Oh, where to begin? After all, this name has spawned 56 short stories and 4 novels from the original author, countless others who’ve attempted to write their own Holmes, over 200 actors having played the detective since his premiere in 1897 and now, at last, the latest movie adaptation starring Robert Downey Jr. (Holmes), Jude Law (Watson), Rachel McAdams (Irene Adler), and Mark Strong (Lord Blackwood) with direction and production courtesy of Guy Ritchie.
One of the most commonly used words I’ve found to describe this film is “action-packed” or “action-oriented.” Now, many a Sherlockian will find themselves in fear that the film has been dumbed down in regards to story, character development, and detective work taking a backseat to the things that go boom. Fortunately, it’s not the case as I found the action and intelligence to complement each other quite well, much like Holmes and Watson do. Together, Downey Jr. and Law have created a new version of the original dynamic duo that entertains and instills a deep sense of camaraderie far beyond the previous conception of the hero and his sidekick. RDJ is an entertaining, original, and clever Holmes and is an inspired choice as the world’s greatest detective. Law delivers as Watson and provides a superb foil to Holmes. The chemistry between the two is immediate, and it’s for that main reason that the movie works so well.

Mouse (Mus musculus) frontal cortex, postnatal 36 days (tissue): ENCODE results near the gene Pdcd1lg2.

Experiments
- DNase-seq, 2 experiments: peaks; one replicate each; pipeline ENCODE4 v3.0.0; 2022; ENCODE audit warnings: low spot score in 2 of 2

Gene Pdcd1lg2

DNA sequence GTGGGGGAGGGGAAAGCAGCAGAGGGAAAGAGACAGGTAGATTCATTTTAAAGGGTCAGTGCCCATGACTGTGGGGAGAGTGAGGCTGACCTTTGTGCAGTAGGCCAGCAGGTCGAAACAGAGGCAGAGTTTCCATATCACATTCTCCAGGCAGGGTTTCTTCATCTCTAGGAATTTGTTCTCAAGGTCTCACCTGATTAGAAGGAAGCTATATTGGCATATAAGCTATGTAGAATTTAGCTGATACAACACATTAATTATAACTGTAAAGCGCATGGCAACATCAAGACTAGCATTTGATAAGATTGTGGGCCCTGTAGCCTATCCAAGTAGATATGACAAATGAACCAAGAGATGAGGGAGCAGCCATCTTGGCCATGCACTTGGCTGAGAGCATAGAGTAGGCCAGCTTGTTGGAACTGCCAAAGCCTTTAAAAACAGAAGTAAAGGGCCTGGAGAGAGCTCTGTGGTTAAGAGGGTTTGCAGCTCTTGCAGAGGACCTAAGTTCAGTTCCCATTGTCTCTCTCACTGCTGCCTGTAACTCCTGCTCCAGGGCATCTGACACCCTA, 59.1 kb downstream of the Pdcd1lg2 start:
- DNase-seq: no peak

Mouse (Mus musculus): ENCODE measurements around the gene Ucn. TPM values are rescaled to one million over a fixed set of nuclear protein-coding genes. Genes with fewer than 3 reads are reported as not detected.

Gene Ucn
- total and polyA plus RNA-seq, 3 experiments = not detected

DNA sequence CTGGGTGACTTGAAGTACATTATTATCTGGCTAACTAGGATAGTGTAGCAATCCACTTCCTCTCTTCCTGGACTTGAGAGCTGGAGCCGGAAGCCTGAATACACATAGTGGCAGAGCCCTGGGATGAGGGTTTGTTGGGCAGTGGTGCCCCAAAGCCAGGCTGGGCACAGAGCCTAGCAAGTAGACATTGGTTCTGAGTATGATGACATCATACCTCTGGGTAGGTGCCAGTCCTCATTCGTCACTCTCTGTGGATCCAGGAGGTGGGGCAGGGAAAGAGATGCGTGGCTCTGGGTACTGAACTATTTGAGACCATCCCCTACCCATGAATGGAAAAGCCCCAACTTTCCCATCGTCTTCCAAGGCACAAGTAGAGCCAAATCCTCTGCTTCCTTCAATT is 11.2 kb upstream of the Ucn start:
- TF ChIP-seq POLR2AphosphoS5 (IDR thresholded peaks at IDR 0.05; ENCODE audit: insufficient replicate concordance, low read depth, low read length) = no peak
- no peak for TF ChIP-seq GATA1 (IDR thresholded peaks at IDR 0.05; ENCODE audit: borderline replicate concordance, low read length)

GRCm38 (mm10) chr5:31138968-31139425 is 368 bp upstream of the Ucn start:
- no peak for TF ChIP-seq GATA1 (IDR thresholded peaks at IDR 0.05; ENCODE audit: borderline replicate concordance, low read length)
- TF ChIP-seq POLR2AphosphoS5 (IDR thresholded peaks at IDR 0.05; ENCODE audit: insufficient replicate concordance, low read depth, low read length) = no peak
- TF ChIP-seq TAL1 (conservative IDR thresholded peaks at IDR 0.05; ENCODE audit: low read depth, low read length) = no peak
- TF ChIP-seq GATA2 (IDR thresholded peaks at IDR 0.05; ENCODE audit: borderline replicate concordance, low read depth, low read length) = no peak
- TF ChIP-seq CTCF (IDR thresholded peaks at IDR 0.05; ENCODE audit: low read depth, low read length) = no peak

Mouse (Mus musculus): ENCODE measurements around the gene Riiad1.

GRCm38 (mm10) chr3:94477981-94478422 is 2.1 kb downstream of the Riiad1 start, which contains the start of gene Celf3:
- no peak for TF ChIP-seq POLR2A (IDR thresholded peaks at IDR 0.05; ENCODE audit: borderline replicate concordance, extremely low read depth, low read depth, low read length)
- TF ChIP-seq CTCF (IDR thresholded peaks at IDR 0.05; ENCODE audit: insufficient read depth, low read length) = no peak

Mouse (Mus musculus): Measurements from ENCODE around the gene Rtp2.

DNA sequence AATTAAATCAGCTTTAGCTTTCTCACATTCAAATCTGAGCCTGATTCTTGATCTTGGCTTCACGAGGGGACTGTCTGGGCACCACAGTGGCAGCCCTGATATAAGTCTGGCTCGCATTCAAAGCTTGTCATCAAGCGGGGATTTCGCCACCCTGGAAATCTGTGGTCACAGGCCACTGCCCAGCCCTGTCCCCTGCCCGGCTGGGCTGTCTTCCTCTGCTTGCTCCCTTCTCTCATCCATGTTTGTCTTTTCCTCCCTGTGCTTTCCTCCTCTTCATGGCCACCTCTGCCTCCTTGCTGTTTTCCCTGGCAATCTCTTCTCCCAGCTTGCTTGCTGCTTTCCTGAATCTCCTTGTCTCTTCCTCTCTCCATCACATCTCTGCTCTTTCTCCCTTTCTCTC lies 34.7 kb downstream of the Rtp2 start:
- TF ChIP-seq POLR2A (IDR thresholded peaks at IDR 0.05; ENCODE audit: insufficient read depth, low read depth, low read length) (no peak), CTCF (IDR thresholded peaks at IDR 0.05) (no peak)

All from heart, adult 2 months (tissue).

The action is satisfying save for one occurrence of extended slow-motion. The acting was spot on for the most part and well cast. The story, while not overtly complicated, was engaging and intriguing with more than a few references and quotes straight from Doyle’s stories. The setting is wonderfully executed; London is a sprawling city that serves as an ideal vessel for Holmes’ ventures. Finally, the ending leaves the door open for multiple sequels with the inclusion of Professor Moriarty, Holmes’ most worthy adversary which I look forward to expectantly. Guy Ritchie has delivered an encouraging start to what will hopefully become a very successful franchise and earns 4 stars for its efforts. ****
Review by Alisa Heskin
I’ve found that there is a certain difficulty in using an established character, let alone an iconic one at that, because there’s already a certain amount of expectations because of what’s previously been done. However, Sherlock Holmes is a contradicting character, both vague and defined and, therefore, is open to a wider differentiation of how the character is handled and those surrounding him and I believe that the filmmakers use this to their full advantage.